• Maandag, 23 September 2019
  • 23 Elul, 5779

Likoed Nederland

We are Palestinians just for a political objective

Donderdag, Maart 31, 1977 / Last Modified: Zondag, Januari 14, 2018

March 31, 1977 (translation from the original Dutch article).

Note of Likud Holland: still fascinating article in which a Palestinian leader admits that the notion of a ‘Palestinian people’ is only an invention to harm Israel.


“He is our leader. Many thousands, just like me, believe in him.” This is said by one of the 5 lifeguards of Zuhair Mohsen, leader of the pro-Syrian Palestine guerilla organisation, Al Saika.

Mohsen, who also heads the military operations branch of the Palestine Liberations Organisation, the PLO, and is also a member of the executive committee of the PLO was in Cairo for a meeting of the Palestine National Council. In spite of the trust his followers put in him and his important position inside the movement (if I don’t urge people to make a decision, they won’t) he may not have been totally at ease in Cairo. He was not very cordially treated by his Palestine friends during de council meetings in Cairo.

Mohsen and his palestinian guerilla fighters belong politically to de governing Baath party in Syria. Within the PLO he protects Syrian interests. Many, within the Palestinian resistance, did not forget the events that took place during the Lebanese civil war when Syrian forces turned against the alliance of the palestinians with the Lebanese left. There occurred several clashes between Al Saika and the largest Palestinian guerilla organisation, Al Fatach During that civil war there were repeated rumours that the Damascus regime wished to see PLO leader Jassir Arafat replaced by Mohsen.

In spite of the apparent unity at that Palestine congress between Saika and most other Palestinian groups, many Palestinian leaders did not bother to hide their aversion to Al Saika. A clear sign of strained internal relations appeared when, immediately after the murder of left Lebanese leader Kamal Jumblatt, the Fatah representative in Cairo, Rihbi Awad, shouted that “the murderers are between us” while pointing in the direction of Mohsen and his followers.

The causes of the differences of opinion within the Palestinian movement have deeper roots than the war in Lebanon. In the whole concept of Arab nationalism, Ba’athist style, Mohsen stands in fact closer to the supporters of the no concession idea, a group, as described by himself, of romantics and fascists, rather than to the ideological program of the Fatah group.

“We believe that first of all the Palestinians should cooperate with Syria and only then with other Arab nations. Only Syria can play an effective role in the conflict against Israel. We can not operate out of Egypt. Syria is for the Palestinians the most important base, since the beginning of the struggle against the Zionist invaders in 1918.”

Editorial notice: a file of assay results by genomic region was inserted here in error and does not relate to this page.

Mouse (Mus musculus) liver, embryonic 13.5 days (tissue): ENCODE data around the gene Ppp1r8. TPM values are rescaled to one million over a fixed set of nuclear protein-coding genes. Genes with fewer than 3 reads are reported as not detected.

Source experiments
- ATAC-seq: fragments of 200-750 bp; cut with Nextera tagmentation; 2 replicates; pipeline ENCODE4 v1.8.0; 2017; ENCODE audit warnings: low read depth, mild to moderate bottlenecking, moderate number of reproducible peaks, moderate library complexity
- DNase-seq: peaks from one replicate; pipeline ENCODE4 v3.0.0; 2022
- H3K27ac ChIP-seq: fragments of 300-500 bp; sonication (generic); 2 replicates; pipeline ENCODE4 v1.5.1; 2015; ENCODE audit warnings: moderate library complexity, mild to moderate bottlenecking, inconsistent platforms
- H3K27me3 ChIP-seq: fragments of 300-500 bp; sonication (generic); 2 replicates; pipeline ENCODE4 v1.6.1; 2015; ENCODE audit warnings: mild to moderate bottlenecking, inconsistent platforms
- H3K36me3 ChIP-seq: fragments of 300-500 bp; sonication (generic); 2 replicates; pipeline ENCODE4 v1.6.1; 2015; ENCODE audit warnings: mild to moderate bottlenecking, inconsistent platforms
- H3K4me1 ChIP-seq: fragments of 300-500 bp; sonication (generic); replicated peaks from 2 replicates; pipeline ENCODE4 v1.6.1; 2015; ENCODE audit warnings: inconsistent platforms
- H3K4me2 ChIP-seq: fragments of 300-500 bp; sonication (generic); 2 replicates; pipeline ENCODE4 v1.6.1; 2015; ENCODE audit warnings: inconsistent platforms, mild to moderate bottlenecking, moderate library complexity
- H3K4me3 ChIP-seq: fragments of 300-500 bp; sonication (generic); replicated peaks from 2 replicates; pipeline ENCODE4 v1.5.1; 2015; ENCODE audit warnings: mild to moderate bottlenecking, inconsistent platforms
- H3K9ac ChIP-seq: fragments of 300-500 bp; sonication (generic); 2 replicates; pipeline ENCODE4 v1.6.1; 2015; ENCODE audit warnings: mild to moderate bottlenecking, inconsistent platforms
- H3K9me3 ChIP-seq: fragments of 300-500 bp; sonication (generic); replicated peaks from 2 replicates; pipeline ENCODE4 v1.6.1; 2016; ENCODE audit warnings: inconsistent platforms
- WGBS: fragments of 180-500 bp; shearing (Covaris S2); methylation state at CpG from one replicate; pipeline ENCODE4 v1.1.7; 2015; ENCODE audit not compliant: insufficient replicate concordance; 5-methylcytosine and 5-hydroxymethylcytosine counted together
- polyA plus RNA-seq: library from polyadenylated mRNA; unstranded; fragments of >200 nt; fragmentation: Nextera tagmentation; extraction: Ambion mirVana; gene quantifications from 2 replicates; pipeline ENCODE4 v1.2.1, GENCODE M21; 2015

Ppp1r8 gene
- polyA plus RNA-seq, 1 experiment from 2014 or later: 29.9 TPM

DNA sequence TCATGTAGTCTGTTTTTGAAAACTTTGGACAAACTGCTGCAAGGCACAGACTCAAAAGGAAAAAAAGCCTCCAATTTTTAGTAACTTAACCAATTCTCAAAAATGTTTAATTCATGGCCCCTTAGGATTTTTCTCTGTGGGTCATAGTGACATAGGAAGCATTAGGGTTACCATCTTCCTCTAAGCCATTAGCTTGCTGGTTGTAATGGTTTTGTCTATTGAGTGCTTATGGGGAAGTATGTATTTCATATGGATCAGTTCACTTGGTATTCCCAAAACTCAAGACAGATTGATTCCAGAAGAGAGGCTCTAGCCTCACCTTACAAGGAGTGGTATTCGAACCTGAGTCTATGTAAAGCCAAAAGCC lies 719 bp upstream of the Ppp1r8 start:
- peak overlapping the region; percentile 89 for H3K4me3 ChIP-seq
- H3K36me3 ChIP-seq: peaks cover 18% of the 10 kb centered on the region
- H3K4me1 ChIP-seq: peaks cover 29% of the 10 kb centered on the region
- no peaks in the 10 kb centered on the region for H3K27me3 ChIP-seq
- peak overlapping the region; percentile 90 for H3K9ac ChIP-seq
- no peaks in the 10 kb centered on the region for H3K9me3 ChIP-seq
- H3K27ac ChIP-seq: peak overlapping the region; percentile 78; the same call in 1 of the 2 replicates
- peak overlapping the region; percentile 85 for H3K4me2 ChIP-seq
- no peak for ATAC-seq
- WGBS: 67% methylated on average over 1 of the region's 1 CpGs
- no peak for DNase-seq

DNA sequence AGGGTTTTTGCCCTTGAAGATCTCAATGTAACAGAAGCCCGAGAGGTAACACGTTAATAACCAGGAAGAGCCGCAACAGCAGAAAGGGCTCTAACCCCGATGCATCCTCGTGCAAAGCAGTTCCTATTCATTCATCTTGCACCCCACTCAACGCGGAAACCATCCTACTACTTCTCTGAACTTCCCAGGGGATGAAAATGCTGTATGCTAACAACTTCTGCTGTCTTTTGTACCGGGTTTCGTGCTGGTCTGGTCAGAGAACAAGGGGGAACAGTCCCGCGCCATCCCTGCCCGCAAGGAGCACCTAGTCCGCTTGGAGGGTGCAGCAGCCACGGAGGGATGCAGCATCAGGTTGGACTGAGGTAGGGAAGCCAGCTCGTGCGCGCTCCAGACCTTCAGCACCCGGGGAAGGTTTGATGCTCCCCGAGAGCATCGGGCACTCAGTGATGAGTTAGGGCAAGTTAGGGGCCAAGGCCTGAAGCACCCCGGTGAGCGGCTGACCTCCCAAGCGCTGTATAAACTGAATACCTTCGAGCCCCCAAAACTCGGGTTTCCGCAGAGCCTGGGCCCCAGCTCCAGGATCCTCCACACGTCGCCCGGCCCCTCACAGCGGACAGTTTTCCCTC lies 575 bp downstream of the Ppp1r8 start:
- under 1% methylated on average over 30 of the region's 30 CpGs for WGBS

Not a people
Mohsen’s attitude is not so amazing. By listening to his political and ideological views one can not suppress the feeling that perhaps much less has changed in the Arabic world then previously thought. According to Mohsen there is no such thing as a distinct palestinian people.

“There is no difference between Jordanians, Palestinians, Syrians and Lebanese. We are part of one nation, the Arab people. I myself have relatives with Palestinian, Lebanese, Jordanian and Syrian citizenship. We are one people. Just for political reasons we endorse our Palestinian identity. This is because it is in the national Arab interest to stimulate the existence of Palestinians as opposed to zionism. Yes, the creation of a distinct Palestinian identity had only tactical reasons. The creation of a Palestinian state is a new means to continue the fight for Arab unity and against Israel.”

The logic of Mohsen is actually quite simple: “Because Golda Meir states that there is no such thing as a Palestinian people, I say that there is a Palestinian people, different from Jordan.”

Also, Mohsen’s strategy is quite simple: A separate Palestinian entity should protect the national interests inside the then remaining occupied territories. The Jordanian government can not speak in name of the Palestinians in Israel, Lebanon or Syria. Jordan is a country with defined borders. It can not, for instance, make a claim on Haifa or Jaffa, while I have rights on Haifa, Jaffa, Jerusalem and Beer Sheva. Jordan has jurisdiction only over Jordanians and Palestinians living in Jordan.

A Palestinian state would be entitled to represent all Palestinians in the Arab world and elsewhere. Once we obtain all our rights in all of Palestine, we should not delay for one moment the unification of Jordan and Palestine.

Mohsen’s analysis of the function of the existence of a palestinian people, is not the only political tie in he has with the official Israeli position. One of the Israeli arguments, to hang on to the in 1967 occupied territories, is the concept of secure and defensible borders.

In spite of the fact that the Arab countries, in their mediafight against Israel, consistently brush aside this concept, it was in fact the idea of secure borders that lay at the bottom of Mohsen’s defence of Syrian intervention in the Lebanese civil war. “The Syrians only intervened in Lebanon to stop the hostilities. That was the only purpose of Syria and it succeeded in being accepted as an honest broker by al Lebanese parties. Syria was of the opinion that a renewed war in Lebanon would endanger Syrian security”.

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